5 Asian American Writers and Creatives You Should Know for AAPI Awareness Month

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Kathleen Tso & Vicki Ho (Photo credit: Instagram/Banana)

AAPI Awareness Month celebrates the enduring achievements and history of Asian Americans and Pacific Islanders. This list highlights the innovative work of Asian American and Pacific Islander writers and creatives who are expanding the limits of representation in literature and pop culture.

1. Jhumpa Lahiri

Jhumpa Lahiri’s short story collection, Interpreter of Maladies, won her the Pulitzer Prize for Fiction in 2000. In 2003, she followed with her novel The Namesake, and, in 2010, President Obama appointed her to his Committee on the Arts and Humanities. She would resign August of 2017 in opposition to Trump’s presidency, but continues to write and teach. Her writing is beautiful and straight, her stories dancing along the themes of the everyday. “Still,” she writes in Interpreter of Maladies, “there are times I am bewildered by each mile I have traveled, each meal I have eaten, each person I have known, each room in which I have slept. As ordinary as it all appears, there are times when it is beyond my imagination.”

2. Craig Santos Perez

Born in Guam in 1980, Craig Santos Perez now lives, teaches, and writes in Hawaii, where he has established Branda Nalani McDougall, a publishing house dedicated to the work of Pacific Islanders. He is a winner of the American Book Award in 2015 for from unincorporated territory [guma]. His writing is often political, limning the edges of Guam’s history and present.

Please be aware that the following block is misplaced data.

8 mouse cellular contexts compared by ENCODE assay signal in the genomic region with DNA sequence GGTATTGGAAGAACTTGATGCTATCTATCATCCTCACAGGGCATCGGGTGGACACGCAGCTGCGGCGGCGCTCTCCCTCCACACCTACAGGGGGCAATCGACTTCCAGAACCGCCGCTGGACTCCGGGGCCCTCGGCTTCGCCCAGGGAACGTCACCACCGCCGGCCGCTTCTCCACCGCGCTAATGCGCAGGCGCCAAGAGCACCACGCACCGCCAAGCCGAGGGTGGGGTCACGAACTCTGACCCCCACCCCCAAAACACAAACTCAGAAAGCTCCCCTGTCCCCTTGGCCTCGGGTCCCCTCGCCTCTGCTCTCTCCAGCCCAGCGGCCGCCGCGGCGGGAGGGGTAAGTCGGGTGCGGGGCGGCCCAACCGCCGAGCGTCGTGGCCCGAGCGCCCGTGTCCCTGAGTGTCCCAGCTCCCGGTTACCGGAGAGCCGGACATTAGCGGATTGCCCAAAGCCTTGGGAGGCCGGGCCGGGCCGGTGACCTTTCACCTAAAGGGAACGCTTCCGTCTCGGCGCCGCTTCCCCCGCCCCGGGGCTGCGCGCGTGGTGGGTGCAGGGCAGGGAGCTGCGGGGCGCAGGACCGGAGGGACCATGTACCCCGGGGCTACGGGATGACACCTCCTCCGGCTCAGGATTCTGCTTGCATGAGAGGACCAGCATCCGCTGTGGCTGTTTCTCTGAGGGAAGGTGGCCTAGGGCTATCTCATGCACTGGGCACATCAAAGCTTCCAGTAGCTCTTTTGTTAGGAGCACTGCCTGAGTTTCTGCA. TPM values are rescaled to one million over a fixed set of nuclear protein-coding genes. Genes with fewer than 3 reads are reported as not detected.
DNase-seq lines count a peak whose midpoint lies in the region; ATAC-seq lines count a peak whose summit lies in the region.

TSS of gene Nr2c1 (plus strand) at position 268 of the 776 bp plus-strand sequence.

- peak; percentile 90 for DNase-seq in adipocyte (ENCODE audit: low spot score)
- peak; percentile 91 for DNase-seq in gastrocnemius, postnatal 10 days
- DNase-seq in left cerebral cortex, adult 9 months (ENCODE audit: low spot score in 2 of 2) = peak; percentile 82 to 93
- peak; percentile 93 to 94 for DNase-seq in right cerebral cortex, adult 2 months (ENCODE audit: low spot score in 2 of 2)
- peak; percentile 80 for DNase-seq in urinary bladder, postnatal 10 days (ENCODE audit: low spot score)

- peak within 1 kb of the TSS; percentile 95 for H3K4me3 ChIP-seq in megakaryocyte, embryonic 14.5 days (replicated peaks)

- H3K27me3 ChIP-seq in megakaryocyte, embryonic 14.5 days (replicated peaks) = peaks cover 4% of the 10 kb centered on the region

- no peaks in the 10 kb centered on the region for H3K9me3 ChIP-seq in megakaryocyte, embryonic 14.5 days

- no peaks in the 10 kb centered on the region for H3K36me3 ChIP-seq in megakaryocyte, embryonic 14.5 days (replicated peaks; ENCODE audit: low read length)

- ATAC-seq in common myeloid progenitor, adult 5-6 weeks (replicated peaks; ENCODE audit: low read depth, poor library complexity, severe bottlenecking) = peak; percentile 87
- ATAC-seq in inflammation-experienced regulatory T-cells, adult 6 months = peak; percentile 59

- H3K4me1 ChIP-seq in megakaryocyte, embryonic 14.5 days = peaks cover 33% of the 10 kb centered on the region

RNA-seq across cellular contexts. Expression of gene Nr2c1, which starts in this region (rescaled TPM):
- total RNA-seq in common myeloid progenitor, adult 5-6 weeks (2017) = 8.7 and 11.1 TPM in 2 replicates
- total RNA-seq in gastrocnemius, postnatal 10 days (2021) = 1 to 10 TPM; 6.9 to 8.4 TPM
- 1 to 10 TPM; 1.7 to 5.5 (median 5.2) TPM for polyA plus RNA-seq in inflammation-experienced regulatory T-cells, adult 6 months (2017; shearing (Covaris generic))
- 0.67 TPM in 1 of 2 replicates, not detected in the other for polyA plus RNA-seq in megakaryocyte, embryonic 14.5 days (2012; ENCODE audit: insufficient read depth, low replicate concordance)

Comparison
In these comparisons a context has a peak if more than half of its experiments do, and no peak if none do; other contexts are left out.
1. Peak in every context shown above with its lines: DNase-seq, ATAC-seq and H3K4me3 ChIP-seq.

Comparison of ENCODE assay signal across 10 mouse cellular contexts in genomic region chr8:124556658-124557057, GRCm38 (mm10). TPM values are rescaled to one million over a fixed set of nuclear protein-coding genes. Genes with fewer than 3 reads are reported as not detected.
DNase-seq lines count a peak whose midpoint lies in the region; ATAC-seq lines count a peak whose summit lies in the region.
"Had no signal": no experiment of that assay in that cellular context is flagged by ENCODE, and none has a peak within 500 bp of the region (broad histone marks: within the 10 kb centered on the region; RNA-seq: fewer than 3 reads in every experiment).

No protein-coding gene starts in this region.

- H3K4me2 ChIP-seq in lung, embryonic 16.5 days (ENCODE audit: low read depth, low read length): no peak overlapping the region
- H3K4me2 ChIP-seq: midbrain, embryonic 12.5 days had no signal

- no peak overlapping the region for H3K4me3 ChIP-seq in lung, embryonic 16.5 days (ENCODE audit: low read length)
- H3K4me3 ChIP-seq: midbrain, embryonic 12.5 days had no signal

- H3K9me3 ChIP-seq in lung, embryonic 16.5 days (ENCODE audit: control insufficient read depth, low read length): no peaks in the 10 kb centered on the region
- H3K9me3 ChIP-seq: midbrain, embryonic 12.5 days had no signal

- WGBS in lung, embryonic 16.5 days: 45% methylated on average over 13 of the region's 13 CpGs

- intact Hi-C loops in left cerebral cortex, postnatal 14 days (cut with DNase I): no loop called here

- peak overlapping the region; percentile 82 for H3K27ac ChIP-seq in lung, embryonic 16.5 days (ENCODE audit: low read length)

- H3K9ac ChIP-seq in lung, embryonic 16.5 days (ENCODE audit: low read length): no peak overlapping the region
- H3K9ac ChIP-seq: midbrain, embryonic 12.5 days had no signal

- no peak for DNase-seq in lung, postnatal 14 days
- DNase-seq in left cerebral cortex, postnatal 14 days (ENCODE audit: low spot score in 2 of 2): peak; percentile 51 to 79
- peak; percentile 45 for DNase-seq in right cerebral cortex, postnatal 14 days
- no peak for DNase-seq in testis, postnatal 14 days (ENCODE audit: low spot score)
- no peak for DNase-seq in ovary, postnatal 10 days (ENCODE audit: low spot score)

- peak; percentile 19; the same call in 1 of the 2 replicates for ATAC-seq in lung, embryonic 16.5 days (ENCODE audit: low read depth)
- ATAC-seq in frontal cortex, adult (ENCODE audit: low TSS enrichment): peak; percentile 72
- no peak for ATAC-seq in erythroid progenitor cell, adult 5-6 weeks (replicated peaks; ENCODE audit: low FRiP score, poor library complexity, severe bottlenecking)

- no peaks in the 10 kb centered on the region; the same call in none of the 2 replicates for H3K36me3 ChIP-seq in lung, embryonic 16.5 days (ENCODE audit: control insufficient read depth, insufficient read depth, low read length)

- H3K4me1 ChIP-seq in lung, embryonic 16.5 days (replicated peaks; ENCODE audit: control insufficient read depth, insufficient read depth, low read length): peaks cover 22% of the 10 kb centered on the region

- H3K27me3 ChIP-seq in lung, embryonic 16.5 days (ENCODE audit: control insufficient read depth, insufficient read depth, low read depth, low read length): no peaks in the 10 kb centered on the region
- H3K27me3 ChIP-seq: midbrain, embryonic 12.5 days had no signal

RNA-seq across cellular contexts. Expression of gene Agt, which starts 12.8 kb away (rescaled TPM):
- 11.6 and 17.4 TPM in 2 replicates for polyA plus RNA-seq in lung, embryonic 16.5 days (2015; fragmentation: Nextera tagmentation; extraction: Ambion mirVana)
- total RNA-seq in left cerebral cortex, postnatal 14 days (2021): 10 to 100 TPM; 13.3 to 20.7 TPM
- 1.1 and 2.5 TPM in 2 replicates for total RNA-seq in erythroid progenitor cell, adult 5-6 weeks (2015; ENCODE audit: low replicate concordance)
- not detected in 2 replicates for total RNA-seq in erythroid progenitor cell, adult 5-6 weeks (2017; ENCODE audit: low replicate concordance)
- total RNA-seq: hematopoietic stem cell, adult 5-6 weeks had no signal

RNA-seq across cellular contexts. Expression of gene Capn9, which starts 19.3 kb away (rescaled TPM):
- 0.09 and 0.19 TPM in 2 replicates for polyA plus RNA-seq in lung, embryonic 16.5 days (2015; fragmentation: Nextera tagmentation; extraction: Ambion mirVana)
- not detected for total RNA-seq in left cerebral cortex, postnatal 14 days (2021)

3. Awkwafina

Nora Lum started making music at 13, entering into popularity in 2012 for her song “My Vag.” Now better known as Awkwafina, Lum is a comedian and an actress as well, and is set to star in the upcoming all-female Ocean 8. In 2016, Salima Koroma’s documentary Bad Rap focused on a group of four Asian rappers, of whom Awkwafina was one.

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4. Kathleen Tso & Vicki Ho

Tso and Ho started their lifestyle magazine Banana in 2014, focusing on the Asian American experience through art and pop culture. Banana is concerned with the encounter of Asian culture and Western perspectives, and deals with the complexities of identity by elevating the voices of Asian artists and creatives.

5. Niki Nakayama

Nakayama and her visually arresting cuisine were the subject of an episode Netflix’s Chef’s Table in which Nakayama discusses the progress of her career and the struggles she’s overcome. Her restaurant, N/naka, serves kaiseki-style multiple course dinners, showcasing seasonal ingredients and a range of preparations. Wildly successful now, Nakayama had to break into an incredibly male-dominated field and work hard to garner respect in the restaurant industry. Her food celebrates her Japanese heritage and revels in new technique.

 

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by Mia Burcham
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Mia Burcham is a senior at Reed College, graduating with a degree in English literature. She was born in Arizona and grew up in Texas, but has called Portland home for 12 years. Mia writes really long analytical essays on politics and really short prose poems on anything, ruins all her shoes on long walks, and cooks more than she can eat. She is writing her undergraduate thesis on American political theology in the works of Walt Whitman, and is generally interested in the foundation of American politics and literature, creative nonfiction writing, food writing, and speechwriting.